David Herbert “Nostalgia for Infinity”

Postmasters Gallery

poster for David Herbert “Nostalgia for Infinity”

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David Herbert’s sculptures, video installations, paintings and drawings combine images of pop culture and American history with a fearless use of materials. In earlier works Herbert created his transformed versions of the Black Monolith from “2001: A Space Odyssey,” Superman, Hindenburg Zeppelin, the Bates Hotel, Sleeping Beauty's Castle, and Starship Enterprise rendered in fabric, plexiglas, aluminum, sculpey, paper pulp, cement, and conduit pipe.

In the current show, Herbert’s second with Postmasters, he continues this exploration into pop images and materials by focusing on the creations of illustrators and animators as a point of departure to navigate the slippery divide between fact and fiction, decay and resurrection, past and future, and comedy and tragedy. He pulls works of fantasy down to earth and levitates the mundane. In Herbert’s work apocalypse meets hope and exuberance.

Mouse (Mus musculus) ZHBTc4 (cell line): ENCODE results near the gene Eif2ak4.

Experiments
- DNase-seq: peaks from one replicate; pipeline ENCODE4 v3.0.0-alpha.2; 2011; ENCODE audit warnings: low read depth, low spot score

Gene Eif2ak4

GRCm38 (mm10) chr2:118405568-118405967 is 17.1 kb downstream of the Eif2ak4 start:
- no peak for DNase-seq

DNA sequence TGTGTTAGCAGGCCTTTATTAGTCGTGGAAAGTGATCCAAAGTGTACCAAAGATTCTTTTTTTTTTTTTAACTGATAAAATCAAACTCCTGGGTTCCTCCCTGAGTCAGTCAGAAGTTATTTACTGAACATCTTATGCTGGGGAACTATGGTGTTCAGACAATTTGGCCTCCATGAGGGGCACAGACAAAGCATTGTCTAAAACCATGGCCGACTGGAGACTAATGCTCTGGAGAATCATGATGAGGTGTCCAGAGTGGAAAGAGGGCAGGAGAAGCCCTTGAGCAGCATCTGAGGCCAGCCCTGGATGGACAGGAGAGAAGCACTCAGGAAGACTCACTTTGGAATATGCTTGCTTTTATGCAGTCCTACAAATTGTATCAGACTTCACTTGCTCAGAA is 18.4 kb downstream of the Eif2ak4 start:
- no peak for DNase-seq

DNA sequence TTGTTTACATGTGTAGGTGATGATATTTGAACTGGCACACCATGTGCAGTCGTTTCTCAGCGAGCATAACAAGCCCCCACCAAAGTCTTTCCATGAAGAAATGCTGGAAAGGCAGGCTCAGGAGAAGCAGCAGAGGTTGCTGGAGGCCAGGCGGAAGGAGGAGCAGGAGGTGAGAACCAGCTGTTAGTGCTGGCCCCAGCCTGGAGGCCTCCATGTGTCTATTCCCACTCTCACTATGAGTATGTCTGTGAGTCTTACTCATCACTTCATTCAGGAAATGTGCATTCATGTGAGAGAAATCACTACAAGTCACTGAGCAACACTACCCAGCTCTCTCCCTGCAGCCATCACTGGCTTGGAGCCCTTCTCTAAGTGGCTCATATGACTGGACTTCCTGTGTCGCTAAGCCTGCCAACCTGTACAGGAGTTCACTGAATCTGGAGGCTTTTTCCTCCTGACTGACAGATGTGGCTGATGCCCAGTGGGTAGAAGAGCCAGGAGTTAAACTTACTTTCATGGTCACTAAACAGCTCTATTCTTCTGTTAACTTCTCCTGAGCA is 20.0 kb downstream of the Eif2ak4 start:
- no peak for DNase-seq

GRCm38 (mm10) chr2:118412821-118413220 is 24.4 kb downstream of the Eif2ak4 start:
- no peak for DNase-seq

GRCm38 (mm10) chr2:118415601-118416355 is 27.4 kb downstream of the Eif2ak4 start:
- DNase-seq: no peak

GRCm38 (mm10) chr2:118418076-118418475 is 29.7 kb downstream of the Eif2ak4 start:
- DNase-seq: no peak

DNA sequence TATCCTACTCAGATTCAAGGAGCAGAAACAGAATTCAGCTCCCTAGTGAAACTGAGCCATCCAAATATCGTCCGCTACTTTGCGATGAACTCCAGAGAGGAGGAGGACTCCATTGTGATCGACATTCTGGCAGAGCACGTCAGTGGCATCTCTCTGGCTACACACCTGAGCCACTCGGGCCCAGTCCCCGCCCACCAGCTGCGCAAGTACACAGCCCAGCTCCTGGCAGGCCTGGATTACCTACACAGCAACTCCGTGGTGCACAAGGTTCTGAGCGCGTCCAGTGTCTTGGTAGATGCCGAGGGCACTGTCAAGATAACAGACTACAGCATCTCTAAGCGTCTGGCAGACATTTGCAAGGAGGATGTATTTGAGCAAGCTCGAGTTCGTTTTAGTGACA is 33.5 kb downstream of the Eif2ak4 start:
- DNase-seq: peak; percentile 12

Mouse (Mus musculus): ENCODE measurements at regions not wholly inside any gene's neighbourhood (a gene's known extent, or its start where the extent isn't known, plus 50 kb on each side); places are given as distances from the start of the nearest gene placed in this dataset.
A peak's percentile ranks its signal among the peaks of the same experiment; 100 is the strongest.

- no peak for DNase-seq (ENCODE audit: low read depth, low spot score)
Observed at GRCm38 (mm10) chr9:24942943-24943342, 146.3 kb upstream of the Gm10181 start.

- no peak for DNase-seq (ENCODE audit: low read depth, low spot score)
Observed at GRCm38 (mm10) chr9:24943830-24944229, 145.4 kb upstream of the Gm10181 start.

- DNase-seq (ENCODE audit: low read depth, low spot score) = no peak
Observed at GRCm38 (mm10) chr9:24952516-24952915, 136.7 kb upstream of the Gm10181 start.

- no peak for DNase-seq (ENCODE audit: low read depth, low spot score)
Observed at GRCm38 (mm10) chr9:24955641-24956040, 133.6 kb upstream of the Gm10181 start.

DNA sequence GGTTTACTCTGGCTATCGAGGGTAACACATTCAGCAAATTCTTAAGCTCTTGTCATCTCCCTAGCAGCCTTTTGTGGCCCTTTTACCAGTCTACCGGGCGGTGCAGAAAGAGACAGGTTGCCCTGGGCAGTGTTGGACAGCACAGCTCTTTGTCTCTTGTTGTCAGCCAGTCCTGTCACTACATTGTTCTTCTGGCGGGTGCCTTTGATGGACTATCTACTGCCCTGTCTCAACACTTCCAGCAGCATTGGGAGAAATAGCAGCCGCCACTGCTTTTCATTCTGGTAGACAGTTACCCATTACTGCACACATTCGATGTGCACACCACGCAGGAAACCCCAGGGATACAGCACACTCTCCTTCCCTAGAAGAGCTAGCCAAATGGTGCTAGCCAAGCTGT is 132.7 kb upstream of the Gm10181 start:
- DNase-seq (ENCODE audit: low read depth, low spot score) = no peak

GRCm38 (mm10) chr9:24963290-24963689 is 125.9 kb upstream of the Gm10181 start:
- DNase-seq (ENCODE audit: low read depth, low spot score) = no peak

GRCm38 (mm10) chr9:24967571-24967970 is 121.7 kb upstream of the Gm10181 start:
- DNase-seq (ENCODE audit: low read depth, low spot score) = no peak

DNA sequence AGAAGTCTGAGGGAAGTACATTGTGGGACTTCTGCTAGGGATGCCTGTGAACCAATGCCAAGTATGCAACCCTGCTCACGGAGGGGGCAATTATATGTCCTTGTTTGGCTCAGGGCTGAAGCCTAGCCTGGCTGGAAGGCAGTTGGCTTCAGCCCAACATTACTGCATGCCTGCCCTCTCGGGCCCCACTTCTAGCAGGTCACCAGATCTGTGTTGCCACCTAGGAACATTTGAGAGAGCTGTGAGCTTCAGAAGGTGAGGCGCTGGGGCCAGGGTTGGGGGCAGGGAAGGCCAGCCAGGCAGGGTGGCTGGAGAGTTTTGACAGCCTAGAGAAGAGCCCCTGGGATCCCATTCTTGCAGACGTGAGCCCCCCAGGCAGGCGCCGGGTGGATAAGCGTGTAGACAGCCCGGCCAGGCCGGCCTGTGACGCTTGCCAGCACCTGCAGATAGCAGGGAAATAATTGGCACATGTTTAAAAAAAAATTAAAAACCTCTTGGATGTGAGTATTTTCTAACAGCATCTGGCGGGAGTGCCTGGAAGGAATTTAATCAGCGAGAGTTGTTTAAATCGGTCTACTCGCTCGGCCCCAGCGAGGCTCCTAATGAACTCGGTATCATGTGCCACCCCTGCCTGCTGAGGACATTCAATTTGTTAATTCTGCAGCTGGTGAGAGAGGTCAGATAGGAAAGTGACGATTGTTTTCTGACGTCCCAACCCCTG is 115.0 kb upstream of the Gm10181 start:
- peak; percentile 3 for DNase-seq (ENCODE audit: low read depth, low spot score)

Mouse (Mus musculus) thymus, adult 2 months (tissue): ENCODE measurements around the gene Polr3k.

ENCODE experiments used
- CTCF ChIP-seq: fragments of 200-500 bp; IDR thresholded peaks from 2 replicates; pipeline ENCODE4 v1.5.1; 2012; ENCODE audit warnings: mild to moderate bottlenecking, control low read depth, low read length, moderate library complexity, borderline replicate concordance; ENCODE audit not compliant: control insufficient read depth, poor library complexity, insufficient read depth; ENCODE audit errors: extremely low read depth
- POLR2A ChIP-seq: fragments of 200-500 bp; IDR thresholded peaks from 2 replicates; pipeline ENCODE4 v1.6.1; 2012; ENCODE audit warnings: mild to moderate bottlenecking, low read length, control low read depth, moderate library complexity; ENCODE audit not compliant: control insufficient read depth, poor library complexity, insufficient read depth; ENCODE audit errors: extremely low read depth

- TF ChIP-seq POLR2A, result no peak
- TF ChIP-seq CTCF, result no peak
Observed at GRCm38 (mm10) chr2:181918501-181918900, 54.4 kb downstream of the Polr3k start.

A centerpiece of “Nostalgia for Infinity” is “Monarch” (2008) – a monumental, twice the human scale sculpture of a silver bodied creature from the movie "Alien" made from chicken wire and spray foam that sits, slumping, in a rocking chair. The chair, made from layered plywood, has been weathered and is visibly repaired with rusty steel strips and mounds of oozing glue. Resting on the alien's hand is a butterfly. This regal, larger-than-life husk of an soulless killer alien, is part Grandma Moses and part tragic Shakespearean figure. It evokes existential turmoil and resignation but also hope and resilience.

Second gallery is occupied by “Séance for the Symphony” (2009) – a near exact replica of the classic first Mickey Mouse cartoon and vessel of Americana , "Steam Boat Willie" (1928). Herbert’s seven minute long video, combining puppetry, stop-animation, and motion graphics, is made exclusively from cardboard, paper, wire and string. The re-created cartoon plays within a translucent sculpture of a floating movie palace. A ghost-like set for what was once a giant step in filmmaking and corporate identity, “Séance for the Symphony” becomes a personal attempt at resurrection – a do-it-yourself copy of an icon that no longer stands.



from May 21, 2009 to June 27, 2009

Opening Reception on 2009-05-21 from 18:00 to 20:00


David Herbert

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